What new opportunities have you been exposed to inside or outside of the classroom?
As part of my thesis project, I was able to build an architectural installation in my own hometown of Crowley, LA at Levy Park. It was a wholly engaging process, from the conception and formation of ideas on architecture, to presenting my concepts to the city council and receiving permissions from the city for the installation build, to the gathering of materials and the build itself – which I was able to do with my own two hands (along with the help of my family, friends and educators, of course). Seeing people utilizing my work on a daily basis has been one of the most exciting and rewarding parts of all. Whether it’s children playing, someone reading a book, having a conversation or a picnic—I’m so happy the architecture I created has contributed to bringing people to the park and bringing people of my community together, and I couldn’t have done it without applying the knowledge and skills I have acquired through my education in the School of Architecture and Design.

I had an assistantship for my first three semesters, and I am now interning for a professor in the school of Architecture and Design.

My graduate assistantship has provided opportunities for several projects. I began working as a GA on a large-scale project with the Coastal Community Resilience Studio, which is part of the School of Architecture and Design, in conjunction with the Regional Application Center.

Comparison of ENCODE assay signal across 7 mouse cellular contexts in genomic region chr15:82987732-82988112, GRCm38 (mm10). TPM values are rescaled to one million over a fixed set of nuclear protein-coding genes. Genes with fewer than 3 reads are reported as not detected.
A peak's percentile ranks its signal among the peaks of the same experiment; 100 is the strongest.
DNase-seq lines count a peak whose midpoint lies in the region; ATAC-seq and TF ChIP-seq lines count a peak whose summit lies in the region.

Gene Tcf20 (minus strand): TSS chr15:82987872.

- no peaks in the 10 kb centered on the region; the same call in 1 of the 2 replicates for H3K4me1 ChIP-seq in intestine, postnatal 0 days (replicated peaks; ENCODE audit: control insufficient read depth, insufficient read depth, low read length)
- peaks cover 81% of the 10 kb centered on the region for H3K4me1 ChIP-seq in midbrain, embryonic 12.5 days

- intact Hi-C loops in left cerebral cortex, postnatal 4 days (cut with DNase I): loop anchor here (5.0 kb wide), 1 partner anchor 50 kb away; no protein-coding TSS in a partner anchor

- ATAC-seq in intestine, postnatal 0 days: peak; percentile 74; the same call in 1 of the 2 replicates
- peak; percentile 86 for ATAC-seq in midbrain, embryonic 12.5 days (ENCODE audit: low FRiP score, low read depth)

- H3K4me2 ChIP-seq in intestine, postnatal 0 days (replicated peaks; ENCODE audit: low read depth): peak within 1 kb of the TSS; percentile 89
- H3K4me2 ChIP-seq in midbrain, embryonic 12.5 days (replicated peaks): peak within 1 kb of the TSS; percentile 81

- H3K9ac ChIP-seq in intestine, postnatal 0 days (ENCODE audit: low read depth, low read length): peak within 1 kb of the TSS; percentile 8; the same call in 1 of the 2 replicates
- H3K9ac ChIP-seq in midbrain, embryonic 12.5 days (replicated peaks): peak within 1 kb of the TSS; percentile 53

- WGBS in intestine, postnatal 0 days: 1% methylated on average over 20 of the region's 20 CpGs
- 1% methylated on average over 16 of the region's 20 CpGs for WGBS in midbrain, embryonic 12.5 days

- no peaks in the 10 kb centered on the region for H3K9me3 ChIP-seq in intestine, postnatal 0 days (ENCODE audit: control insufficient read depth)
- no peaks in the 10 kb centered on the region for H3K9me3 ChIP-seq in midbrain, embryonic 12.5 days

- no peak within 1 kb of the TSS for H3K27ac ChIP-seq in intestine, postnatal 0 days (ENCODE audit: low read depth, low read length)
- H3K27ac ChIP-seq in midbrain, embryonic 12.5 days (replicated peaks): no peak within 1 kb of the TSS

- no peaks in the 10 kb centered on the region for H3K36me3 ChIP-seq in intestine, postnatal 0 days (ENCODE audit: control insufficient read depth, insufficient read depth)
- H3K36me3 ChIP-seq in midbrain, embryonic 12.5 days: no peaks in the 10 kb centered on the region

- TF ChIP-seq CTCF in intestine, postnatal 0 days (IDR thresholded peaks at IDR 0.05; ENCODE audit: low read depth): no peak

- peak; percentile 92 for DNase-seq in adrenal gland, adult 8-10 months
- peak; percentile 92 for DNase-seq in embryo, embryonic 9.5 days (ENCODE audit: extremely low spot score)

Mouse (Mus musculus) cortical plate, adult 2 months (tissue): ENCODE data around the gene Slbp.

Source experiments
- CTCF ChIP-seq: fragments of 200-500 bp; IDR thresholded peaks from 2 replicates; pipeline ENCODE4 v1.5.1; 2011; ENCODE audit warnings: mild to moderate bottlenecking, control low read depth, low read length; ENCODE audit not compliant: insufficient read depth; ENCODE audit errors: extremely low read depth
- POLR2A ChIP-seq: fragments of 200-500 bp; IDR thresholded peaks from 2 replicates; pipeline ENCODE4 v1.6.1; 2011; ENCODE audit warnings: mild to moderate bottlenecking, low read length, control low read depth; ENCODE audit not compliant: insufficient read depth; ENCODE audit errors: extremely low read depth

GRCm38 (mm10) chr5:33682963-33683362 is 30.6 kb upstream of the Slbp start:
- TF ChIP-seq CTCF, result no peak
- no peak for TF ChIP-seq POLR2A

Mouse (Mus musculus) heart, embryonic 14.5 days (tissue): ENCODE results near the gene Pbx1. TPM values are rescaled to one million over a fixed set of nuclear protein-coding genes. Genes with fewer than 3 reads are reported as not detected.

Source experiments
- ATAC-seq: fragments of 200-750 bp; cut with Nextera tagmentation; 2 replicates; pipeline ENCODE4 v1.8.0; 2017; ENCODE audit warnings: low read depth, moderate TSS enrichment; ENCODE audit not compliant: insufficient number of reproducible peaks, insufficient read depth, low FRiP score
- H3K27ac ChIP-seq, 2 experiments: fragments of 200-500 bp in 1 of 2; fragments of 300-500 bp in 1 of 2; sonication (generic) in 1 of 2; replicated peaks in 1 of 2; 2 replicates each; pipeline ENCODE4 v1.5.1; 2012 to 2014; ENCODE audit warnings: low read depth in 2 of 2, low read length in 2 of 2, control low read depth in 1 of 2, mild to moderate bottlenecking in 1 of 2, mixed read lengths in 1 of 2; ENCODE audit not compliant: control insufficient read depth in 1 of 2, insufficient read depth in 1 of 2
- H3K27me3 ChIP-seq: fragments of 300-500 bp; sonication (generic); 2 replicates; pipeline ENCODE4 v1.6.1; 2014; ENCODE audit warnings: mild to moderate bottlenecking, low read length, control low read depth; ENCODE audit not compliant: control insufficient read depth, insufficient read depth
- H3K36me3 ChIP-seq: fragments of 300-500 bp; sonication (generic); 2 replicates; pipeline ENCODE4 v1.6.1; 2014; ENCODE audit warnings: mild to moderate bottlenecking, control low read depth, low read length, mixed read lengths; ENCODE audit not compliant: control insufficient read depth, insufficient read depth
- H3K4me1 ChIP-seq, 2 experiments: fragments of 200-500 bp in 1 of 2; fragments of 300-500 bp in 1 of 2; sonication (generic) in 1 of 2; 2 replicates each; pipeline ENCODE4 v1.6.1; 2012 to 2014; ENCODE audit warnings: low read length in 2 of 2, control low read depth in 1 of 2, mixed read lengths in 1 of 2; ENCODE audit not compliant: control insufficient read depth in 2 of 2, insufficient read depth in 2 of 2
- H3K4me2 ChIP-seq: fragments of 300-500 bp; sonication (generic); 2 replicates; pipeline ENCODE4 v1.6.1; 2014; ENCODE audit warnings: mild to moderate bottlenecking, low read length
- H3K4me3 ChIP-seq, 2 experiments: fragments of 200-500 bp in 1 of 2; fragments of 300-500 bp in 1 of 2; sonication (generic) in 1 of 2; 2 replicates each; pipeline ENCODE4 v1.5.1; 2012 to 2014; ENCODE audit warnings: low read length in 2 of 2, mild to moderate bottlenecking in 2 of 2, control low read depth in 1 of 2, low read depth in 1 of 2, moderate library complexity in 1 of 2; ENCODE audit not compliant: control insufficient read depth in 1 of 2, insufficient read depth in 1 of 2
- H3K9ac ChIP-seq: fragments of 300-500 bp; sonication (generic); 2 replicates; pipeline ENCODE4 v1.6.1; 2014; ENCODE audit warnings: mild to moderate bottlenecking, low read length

I was part of a transdisciplinary team that included geosciences, sociology, and architecture, and a major component of our project was to create a lasting legacy for the client. We were looking at the geomorphology of the landscape to predict potential detriment to the site in the future, and to plan and propose strategies to ensure the site’s sustainability and success for 100+ years from now.

One of the best parts about that project was not only visiting the site, which was a beautiful space, but getting to go out on a regular basis. We had a satellite office, so we had access to the site whenever we needed. I was also exposed to a number of technologies, such as Geospatial Information Systems Technology and Terrestrial Photogrammetry, and we were able to use and implement these programs and systems on the site.